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Perusal of the web

There is no use denying or ignoring the constant swirl of news around the UK basketball program.  As much as many of us would like to focus on Georgia tonight, we simply cannot ignore that which pounds on our consciousness for attention.

First off, on the recruiting front.  The Huntington Herald-Dispatch has an article today on Patrick Patterson:

Patterson said Smith's status would affect any decision he made concerning Kentucky.

"For me, it's a huge deal, other than just getting my education," Patterson said. "But (Smith being at UK) would be a huge deal in spending four years there and him being the coach.

"Yeah, it probably would have some kind of effect," Patterson said when asked how a potential exodus by Smith would play a part in his decision.

Well, we heard this already, but the more he says it, the harder it is to pooh-pooh it.  

But there's more.  Jai Lucas, who will be at the game tonight, had this to say in the Lexington Herald-Leader:

Lucas also spoke of the impact of a coaching change.

"It definitely would affect it," he said of Smith's status. "That's who's recruiting me. It would make me have to fall back and see what they do."


So it is looking like it's Tubby Smith or bust for these two guys, at least if you take them at their word.  Both have many other options, and there is no guarantee from either that they would come if Tubby stays.  Still, it is looking more and more like neither one will set foot on campus if he leaves.

MSNBC engages in unethical questionable journalism, producing the lede Tubby: I shouldn't have to `defend my record' when that isn't what he said at all:

"Certainly sitting here at 19-9 ... I'm not going to defend my record or anything else," Smith said. "But I guess Mitch felt like he needed to make a comment, from what I understand. I'm sure he gets calls just like everybody else."

Update [2007-2-28 8:49:19 by Truzenzuzex]:After re-rereading this, I think MSNBC has fudged this comment a bit for their lede, but not as badly as I originally thought. If you read the earlier version of this post, I complained that MSNBC deliberately misstated what he said. I have to back off that position now, because I think I was wrong about that.

However, I do think MSNBC leaves an impression of defiance where none was intended.

John Clay repeats the criticism of some here at ASoB that Smith is blaming his players:

Welcome to the University of Kentucky.

Home of the tire tracks.

Perhaps you've seen the skid marks on the backs of the Kentucky basketball players, who, after losing a fourth straight game to Vanderbilt, heard their head coach, Tubby Smith, say on Sunday, "We've won in the past this way, so it's a matter of personnel."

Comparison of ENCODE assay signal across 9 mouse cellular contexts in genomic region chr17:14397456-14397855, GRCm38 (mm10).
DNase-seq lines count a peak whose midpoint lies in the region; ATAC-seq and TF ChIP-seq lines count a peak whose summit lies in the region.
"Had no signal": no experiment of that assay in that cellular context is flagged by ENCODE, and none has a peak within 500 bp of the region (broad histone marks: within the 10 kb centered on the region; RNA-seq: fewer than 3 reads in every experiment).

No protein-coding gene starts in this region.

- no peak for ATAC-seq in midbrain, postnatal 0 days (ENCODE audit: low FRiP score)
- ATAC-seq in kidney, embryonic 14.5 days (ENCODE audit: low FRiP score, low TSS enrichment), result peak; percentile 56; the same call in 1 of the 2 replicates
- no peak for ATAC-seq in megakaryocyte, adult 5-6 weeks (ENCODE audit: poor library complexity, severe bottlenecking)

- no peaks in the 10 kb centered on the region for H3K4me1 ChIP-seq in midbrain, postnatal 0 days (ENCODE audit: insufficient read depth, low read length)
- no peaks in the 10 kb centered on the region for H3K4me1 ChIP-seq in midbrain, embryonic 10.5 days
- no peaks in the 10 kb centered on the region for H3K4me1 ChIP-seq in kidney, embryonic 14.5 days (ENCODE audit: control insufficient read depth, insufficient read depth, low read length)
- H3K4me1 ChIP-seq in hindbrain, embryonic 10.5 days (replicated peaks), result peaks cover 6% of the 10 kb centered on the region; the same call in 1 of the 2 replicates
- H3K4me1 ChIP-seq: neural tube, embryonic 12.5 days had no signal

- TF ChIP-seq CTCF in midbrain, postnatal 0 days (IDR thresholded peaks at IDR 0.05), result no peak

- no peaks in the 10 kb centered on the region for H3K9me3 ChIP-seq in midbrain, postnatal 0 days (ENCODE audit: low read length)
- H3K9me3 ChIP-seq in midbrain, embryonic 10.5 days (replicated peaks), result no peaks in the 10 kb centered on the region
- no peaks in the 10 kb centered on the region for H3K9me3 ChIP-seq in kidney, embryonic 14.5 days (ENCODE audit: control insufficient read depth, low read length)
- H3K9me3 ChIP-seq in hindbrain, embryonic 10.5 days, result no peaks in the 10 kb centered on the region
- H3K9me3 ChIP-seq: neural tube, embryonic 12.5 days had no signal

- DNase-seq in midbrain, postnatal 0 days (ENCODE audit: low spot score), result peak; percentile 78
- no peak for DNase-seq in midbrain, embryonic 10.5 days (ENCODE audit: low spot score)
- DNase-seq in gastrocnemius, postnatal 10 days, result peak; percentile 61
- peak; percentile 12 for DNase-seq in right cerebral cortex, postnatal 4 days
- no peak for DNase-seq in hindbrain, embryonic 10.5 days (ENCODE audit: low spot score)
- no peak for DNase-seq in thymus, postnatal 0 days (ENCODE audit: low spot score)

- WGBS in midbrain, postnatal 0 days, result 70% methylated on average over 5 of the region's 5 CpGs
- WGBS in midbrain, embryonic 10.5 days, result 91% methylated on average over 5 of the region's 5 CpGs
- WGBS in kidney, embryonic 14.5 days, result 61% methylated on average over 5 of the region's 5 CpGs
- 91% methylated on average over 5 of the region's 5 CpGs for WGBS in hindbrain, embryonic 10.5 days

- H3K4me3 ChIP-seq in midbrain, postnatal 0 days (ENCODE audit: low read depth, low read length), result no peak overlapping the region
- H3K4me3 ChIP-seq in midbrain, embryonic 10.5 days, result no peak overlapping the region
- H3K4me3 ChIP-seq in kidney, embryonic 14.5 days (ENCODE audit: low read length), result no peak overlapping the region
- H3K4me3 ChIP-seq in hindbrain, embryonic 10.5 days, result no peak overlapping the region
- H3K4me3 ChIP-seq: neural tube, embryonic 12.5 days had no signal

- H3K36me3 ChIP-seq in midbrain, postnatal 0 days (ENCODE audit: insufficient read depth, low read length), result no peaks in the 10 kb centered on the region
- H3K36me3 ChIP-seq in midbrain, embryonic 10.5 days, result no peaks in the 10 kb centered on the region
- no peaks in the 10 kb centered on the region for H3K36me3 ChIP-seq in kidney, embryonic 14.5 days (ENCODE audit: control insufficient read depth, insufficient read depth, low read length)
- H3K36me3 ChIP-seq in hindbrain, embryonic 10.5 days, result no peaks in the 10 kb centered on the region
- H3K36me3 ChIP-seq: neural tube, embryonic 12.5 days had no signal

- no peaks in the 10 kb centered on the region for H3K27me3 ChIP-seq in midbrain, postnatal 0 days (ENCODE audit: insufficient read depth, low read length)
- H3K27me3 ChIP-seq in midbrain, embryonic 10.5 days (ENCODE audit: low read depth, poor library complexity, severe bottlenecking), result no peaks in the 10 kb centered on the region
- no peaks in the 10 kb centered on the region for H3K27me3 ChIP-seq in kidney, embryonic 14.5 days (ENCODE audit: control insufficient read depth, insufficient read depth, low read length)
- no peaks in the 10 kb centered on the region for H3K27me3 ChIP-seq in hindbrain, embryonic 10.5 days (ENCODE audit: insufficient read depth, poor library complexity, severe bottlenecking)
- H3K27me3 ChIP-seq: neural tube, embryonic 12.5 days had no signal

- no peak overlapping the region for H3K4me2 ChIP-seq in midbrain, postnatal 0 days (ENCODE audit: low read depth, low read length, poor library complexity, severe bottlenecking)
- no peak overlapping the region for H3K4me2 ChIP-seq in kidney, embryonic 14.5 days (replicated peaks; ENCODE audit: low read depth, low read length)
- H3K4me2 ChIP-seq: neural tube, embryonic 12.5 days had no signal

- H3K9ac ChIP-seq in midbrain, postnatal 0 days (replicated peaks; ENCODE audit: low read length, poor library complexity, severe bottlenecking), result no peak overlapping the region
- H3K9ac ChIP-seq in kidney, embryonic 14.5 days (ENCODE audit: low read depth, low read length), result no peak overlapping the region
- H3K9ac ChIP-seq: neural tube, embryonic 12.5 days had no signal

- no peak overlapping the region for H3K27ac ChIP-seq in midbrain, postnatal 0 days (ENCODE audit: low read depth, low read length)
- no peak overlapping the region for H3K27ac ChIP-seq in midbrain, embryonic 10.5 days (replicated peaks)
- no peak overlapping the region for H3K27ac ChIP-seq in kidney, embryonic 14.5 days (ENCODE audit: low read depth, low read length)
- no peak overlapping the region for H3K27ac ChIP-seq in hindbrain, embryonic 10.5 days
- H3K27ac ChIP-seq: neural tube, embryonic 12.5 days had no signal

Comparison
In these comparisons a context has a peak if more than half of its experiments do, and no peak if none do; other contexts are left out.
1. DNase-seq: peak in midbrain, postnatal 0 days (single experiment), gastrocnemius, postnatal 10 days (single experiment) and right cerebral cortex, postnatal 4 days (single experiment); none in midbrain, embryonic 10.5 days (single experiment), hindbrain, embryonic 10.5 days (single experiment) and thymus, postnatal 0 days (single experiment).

Not exactly the way to shoulder the blame.


Clay may be joking a bit above, but about one thing he is dead serious:

One thing is for sure, this story needs a change of direction. Consider this: Kentucky's current 17-13 conference record is the second worst two-year stretch of SEC basketball in school history. The worst? Eddie Sutton's final year coupled with Rick Pitino's first season, when UK was on probation. Those two combined for an 18-18 SEC mark.

It's hard to compare situations, arguably the SEC is much stronger now than then, but the point cannot be simply washed away by apology and "you can't compare eras" argumentation.  Whatever its merits, no Kentucky fan can be happy with those numbers.

Pat Forde (you remember him, right?) weighs in on Mitch Barnhart's statement of the other day:

It was a very pragmatic response, but The Minutes is left with one unmistakable conclusion: There is no vote of confidence for Smith anywhere in that statement. Stay tuned as this one plays out.

The Atlanta Journal-Constitution doesn't think Smith is going to make it easy to get rid of him:

It's hard to imagine Smith leaving against his will. The former Georgia coach (1995-97) has won or shared five SEC regular-season league championships and five SEC tournament titles. Meanwhile, he's won 70 percent of his NCAA tournament games, including a national championship with the Wildcats (1998).

And making a coaching change would be an expensive proposition for Kentucky. Smith is contracted through the 2011 season, is due to receive $1.5 million longevity bonus in April and the school is obligated to pay him $1 million for every season left on his contract if he is dismissed, according to the Lexington Herald-Leader.

How is that old Chinese curse again?  "May you live in interesting times"?  Seems like these times qualify here in the Bluegrass.

Oh, yeah - there is a game tonight also, which I fully intend to preview around noon today.